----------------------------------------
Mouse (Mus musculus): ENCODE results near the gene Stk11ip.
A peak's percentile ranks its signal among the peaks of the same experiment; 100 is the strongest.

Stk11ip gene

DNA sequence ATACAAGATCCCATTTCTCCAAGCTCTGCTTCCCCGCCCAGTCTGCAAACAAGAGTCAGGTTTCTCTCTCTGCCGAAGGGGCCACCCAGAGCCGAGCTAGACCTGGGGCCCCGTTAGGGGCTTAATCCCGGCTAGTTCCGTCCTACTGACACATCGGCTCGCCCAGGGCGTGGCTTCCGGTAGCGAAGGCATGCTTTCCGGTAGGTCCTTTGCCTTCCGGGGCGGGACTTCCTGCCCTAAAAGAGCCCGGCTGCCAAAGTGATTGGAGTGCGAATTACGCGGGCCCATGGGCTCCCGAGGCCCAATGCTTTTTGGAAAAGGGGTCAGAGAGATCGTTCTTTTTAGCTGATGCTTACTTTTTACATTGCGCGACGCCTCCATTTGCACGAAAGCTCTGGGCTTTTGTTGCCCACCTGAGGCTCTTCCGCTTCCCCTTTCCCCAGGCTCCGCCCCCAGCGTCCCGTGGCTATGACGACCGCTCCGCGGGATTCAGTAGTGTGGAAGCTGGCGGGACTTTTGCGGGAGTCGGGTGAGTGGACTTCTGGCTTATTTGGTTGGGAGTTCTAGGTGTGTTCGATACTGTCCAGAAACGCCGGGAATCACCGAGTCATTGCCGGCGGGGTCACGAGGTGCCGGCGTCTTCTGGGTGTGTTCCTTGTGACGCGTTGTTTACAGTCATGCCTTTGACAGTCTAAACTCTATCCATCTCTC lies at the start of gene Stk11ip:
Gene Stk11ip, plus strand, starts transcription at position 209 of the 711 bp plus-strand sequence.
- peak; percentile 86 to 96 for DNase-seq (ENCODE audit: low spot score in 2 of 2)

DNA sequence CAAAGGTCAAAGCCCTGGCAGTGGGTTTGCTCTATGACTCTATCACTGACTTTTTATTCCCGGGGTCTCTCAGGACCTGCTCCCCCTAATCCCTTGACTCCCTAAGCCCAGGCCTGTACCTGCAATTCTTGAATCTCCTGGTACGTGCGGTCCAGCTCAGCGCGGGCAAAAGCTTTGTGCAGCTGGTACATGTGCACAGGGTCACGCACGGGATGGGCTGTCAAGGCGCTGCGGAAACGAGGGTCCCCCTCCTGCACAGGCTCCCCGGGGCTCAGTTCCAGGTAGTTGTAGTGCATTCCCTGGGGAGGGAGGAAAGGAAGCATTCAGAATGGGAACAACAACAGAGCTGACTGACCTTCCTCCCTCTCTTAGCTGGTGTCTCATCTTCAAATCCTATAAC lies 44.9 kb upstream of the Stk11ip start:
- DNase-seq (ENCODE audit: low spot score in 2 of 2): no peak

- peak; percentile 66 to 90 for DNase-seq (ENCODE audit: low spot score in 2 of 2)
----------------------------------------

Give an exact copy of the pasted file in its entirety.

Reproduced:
Mouse (Mus musculus): ENCODE results near the gene Stk11ip.
A peak's percentile ranks its signal among the peaks of the same experiment; 100 is the strongest.

Stk11ip gene

DNA sequence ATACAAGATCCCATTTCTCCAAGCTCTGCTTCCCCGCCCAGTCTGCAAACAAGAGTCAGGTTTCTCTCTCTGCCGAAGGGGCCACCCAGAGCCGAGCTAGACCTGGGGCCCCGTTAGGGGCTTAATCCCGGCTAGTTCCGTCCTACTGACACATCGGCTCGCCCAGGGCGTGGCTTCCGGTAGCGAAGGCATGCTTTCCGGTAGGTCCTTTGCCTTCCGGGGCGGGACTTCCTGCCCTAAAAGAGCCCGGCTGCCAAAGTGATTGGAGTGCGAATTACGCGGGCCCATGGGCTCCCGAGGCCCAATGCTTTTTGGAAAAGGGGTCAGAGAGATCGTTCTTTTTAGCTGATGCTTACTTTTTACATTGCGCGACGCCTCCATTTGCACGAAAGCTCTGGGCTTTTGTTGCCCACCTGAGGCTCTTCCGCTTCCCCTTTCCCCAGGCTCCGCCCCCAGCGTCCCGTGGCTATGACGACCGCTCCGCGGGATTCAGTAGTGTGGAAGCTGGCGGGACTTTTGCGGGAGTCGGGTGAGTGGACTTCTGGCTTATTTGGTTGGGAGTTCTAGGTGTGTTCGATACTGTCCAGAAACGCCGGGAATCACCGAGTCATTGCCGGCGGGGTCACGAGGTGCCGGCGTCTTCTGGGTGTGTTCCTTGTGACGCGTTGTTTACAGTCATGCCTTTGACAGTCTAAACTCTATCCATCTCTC lies at the start of gene Stk11ip:
Gene Stk11ip, plus strand, starts transcription at position 209 of the 711 bp plus-strand sequence.
- peak; percentile 86 to 96 for DNase-seq (ENCODE audit: low spot score in 2 of 2)

DNA sequence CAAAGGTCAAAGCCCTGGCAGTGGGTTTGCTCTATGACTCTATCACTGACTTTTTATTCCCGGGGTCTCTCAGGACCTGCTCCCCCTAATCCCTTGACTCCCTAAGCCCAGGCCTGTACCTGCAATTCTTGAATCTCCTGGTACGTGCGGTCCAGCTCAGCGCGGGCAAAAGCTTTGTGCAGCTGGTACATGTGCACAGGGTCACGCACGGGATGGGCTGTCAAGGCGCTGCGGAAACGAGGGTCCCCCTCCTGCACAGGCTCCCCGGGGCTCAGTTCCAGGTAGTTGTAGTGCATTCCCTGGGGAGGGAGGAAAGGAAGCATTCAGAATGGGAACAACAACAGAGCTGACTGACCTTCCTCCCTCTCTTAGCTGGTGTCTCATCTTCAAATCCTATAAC lies 44.9 kb upstream of the Stk11ip start:
- DNase-seq (ENCODE audit: low spot score in 2 of 2): no peak

- peak; percentile 66 to 90 for DNase-seq (ENCODE audit: low spot score in 2 of 2)